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Colour illustration showing an overhead view of the parliament of King Henry VIII. The king sits on a throne at the top of image, wearing a crown and holding a sceptre. Men in official robes wearing mitres and carrying crosses stand either side. Further down the image men in red robes sit on benches in rows facing the King.g

The Parliament of Henry VIII, 1523 | This image shows a moment not long after Henry had named Cuthbert as Bishop of London. Cuthbert stands in a prominent position at the king’s right hand, behind the man dressed in red.

The Parliament of Henry VIII, 1523 | This image shows a moment not long after Henry had named Cuthbert as Bishop of London. Cuthbert stands in a prominent position at the king’s right hand, behind the man dressed in red.

Title page of a book with a long title in early modern English framed by a border of columns and plants.

Cuthbert’s Palm Sunday Sermon for Henry VIII, 1539 | This sermon was delivered at a time when Cuthbert was trying to get closer to Henry VIII and influence his religious reforms. Durham University Library, SB 2087.

Cuthbert’s Palm Sunday Sermon for Henry VIII, 1539 | This sermon was delivered at a time when Cuthbert was trying to get closer to Henry VIII and influence his religious reforms. Durham University Library, SB 2087.

A 16th century handwritten document with various signatures on the right hand side.

King’s Council Food Bill, 1540 | This document details the food and drink bill of one of the King's Councils that Cuthbert served. His signature 'Cuthbert Dunelm' is second from the bottom on the right hand side. The £250 spent by the group was more than 20 years of wages for a skilled tradesman at the time. The National Archives.

King’s Council Food Bill, 1540 | This document details the food and drink bill of one of the King's Councils that Cuthbert served. His signature 'Cuthbert Dunelm' is second from the bottom on the right hand side. The £250 spent by the group was more than 20 years of wages for a skilled tradesman at the time. The National Archives.

Cuthbert’s relationship with Henry was tested when the King decided to break from the Roman Catholic Church and establish the Church of England in the 1530s.

One of the main debates was whether or not Henry could divorce his wife and remarry.

Cuthbert eventually chose to support Henry, but only after his homes were searched for suspicious materials and some of his friends were executed.

Click to find out more about Thomas Cromwell and Catherine of Aragon

After calculating his options, Cuthbert decided it was better to stay alive and try to influence Henry, rather than becoming a martyr for his religion.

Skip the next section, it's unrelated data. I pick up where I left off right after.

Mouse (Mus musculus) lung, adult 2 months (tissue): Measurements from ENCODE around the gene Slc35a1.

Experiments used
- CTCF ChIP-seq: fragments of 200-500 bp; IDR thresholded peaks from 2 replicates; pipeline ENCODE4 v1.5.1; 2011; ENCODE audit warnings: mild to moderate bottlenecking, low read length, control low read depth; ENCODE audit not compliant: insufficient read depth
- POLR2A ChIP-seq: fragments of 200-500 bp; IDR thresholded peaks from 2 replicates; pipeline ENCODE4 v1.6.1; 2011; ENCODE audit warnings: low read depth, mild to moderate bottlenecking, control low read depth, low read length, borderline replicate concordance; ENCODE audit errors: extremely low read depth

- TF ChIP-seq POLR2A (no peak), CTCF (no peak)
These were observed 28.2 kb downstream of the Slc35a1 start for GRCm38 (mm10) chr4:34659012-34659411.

What would you do in Cuthbert's shoes?

Cuthbert’s relationship with Henry was tested when the King decided to break from the Roman Catholic Church and establish the Church of England in the 1530s.

One of the main debates was whether or not Henry could divorce his wife and remarry.

Cuthbert eventually chose to support Henry, but only after his homes were searched for suspicious materials and some of his friends were executed.

Click to find out more about Thomas Cromwell and Catherine of Aragon

After calculating his options, Cuthbert decided it was better to stay alive and try to influence Henry, rather than becoming a martyr for his religion.

What would you do in Cuthbert's shoes?

Photo of an old wooden chest in Durham Castle. Sections of the wood is broken apart and distorted.
Close up of a large metal padlock closing shut the chest.

This chest was part of the furniture at Durham Castle during Cuthbert's time as prince bishop.

Castle legend has it that the body of Saint Cuthbert was hidden in the chest when Henry VIII’s men came to Durham Cathedral in the 1530s.

We don’t think this is true, but we do know that Cuthbert’s homes were searched for suspicious materials at the same time. Cuthbert was warned about the upcoming inspections and no incriminating evidence was found.

Perhaps the calculating bishop used chests like this as his hiding places.

When Henry died in 1547, Cuthbert was in a strong position as Prince Bishop of Durham.

Scroll down to find out about his relationship with the next two Tudor monarchs.

Click to find out more about Edward VI and Mary I

When Henry died in 1547, Cuthbert was in a strong position as Prince Bishop of Durham.

Scroll down to find out about his relationship with the next two Tudor monarchs.

Click to find out more about Edward VI and Mary I